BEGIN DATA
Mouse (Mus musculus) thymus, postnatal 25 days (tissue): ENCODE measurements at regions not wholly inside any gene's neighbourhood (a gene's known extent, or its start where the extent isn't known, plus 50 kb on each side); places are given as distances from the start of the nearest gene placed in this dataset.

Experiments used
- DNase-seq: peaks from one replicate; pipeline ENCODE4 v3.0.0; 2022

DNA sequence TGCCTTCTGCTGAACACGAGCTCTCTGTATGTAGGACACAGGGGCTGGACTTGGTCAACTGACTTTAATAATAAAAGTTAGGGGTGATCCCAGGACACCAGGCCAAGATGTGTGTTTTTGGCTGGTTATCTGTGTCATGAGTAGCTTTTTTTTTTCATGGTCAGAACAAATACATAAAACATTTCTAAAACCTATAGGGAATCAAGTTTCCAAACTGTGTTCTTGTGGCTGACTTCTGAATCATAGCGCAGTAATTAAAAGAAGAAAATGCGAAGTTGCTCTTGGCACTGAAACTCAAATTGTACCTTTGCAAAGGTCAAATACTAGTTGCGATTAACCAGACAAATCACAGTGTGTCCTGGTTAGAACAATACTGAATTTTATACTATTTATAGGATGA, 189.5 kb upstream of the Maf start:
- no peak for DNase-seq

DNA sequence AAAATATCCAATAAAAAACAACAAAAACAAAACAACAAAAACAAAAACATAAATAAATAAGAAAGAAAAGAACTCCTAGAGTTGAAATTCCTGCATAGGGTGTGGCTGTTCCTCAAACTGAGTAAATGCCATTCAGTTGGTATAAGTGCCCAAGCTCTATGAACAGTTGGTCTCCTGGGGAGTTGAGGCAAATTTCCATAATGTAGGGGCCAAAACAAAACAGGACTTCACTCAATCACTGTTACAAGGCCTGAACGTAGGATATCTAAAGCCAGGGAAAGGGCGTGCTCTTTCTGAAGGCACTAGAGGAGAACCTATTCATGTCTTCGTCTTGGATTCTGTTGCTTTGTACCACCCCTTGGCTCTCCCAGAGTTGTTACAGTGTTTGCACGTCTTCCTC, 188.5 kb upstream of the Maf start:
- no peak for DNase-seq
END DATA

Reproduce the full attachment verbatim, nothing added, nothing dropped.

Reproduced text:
Mouse (Mus musculus) thymus, postnatal 25 days (tissue): ENCODE measurements at regions not wholly inside any gene's neighbourhood (a gene's known extent, or its start where the extent isn't known, plus 50 kb on each side); places are given as distances from the start of the nearest gene placed in this dataset.

Experiments used
- DNase-seq: peaks from one replicate; pipeline ENCODE4 v3.0.0; 2022

DNA sequence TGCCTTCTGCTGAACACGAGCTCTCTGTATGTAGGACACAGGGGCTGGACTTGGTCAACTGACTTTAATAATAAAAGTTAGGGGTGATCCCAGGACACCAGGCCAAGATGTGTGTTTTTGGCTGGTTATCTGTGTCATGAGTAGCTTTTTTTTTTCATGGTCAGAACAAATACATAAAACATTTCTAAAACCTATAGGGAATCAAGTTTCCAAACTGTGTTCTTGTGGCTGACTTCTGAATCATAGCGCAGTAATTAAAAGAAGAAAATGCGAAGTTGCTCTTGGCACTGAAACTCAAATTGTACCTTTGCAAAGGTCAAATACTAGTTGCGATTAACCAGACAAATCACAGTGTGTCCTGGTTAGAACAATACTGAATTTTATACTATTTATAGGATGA, 189.5 kb upstream of the Maf start:
- no peak for DNase-seq

DNA sequence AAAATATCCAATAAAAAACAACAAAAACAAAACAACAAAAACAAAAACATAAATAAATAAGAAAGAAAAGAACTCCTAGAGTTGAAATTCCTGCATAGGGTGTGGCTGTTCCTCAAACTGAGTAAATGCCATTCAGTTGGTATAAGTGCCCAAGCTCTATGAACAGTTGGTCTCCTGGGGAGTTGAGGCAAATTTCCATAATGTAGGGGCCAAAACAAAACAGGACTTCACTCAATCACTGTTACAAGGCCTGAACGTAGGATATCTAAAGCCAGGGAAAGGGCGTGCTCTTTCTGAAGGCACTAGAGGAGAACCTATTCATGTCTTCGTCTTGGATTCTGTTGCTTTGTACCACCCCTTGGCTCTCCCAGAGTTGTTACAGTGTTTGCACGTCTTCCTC, 188.5 kb upstream of the Maf start:
- no peak for DNase-seq